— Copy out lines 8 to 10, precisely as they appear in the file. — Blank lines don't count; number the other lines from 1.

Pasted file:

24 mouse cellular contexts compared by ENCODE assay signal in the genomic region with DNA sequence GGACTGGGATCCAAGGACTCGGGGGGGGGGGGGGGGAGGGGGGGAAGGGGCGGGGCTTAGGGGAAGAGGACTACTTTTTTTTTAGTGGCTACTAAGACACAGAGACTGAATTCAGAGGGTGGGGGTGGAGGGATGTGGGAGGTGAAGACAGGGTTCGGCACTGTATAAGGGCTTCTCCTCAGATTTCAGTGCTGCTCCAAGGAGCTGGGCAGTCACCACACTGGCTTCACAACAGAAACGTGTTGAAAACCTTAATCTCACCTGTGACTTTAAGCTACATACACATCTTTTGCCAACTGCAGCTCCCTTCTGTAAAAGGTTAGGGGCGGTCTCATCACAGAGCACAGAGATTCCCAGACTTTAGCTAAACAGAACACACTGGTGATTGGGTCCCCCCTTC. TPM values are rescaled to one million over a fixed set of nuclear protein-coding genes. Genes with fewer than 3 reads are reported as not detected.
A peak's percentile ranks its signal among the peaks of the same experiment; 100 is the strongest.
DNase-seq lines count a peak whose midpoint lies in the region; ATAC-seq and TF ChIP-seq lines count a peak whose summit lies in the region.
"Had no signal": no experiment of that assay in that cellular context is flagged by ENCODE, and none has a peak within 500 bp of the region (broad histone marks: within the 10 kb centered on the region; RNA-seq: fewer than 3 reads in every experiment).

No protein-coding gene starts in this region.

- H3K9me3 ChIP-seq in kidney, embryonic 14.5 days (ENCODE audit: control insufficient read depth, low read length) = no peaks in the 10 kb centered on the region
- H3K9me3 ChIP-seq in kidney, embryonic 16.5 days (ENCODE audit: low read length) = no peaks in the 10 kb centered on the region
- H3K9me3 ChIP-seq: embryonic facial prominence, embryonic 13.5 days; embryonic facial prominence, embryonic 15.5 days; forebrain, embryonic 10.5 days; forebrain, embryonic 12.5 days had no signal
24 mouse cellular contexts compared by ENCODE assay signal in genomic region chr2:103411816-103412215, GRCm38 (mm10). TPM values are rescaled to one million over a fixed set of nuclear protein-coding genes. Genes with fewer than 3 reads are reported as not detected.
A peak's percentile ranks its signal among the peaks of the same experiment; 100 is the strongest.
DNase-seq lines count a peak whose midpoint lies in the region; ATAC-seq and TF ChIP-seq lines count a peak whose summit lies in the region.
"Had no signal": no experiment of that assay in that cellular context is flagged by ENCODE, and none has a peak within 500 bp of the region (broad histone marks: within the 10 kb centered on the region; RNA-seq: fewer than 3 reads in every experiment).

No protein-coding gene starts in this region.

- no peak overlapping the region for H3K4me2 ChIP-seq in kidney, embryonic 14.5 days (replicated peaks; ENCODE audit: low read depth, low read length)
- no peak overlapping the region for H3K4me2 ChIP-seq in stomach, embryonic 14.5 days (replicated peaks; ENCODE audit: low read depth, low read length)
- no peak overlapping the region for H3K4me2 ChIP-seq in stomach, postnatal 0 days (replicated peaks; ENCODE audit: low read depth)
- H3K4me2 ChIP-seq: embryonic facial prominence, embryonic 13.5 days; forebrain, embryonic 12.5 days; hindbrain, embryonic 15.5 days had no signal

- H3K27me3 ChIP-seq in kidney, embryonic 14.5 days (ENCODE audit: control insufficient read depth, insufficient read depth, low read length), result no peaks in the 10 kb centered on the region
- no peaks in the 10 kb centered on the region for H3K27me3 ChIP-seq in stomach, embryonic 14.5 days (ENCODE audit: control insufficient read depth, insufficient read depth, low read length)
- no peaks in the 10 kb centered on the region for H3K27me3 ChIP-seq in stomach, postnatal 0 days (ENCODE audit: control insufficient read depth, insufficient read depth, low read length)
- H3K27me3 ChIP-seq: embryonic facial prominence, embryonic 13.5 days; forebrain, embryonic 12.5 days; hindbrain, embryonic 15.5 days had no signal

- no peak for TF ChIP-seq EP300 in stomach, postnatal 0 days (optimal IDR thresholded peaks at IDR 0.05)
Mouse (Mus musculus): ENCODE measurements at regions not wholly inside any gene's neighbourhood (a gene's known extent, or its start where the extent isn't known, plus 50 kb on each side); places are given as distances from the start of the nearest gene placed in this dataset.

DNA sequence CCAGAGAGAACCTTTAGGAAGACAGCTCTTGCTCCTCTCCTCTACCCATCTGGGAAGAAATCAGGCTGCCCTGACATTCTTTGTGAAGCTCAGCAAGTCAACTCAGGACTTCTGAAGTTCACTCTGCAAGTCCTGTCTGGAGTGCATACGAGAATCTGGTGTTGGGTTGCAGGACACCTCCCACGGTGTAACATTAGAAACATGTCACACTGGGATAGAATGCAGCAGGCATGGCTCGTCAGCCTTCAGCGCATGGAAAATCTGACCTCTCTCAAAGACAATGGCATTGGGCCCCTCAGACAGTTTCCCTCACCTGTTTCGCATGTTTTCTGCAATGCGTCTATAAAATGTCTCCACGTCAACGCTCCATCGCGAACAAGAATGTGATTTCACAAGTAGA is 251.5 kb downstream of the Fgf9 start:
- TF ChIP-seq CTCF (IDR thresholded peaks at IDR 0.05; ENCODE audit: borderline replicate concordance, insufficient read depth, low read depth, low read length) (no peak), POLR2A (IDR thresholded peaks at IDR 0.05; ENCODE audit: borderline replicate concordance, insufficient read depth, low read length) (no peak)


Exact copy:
- H3K9me3 ChIP-seq: embryonic facial prominence, embryonic 13.5 days; embryonic facial prominence, embryonic 15.5 days; forebrain, embryonic 10.5 days; forebrain, embryonic 12.5 days had no signal
24 mouse cellular contexts compared by ENCODE assay signal in genomic region chr2:103411816-103412215, GRCm38 (mm10). TPM values are rescaled to one million over a fixed set of nuclear protein-coding genes. Genes with fewer than 3 reads are reported as not detected.
A peak's percentile ranks its signal among the peaks of the same experiment; 100 is the strongest.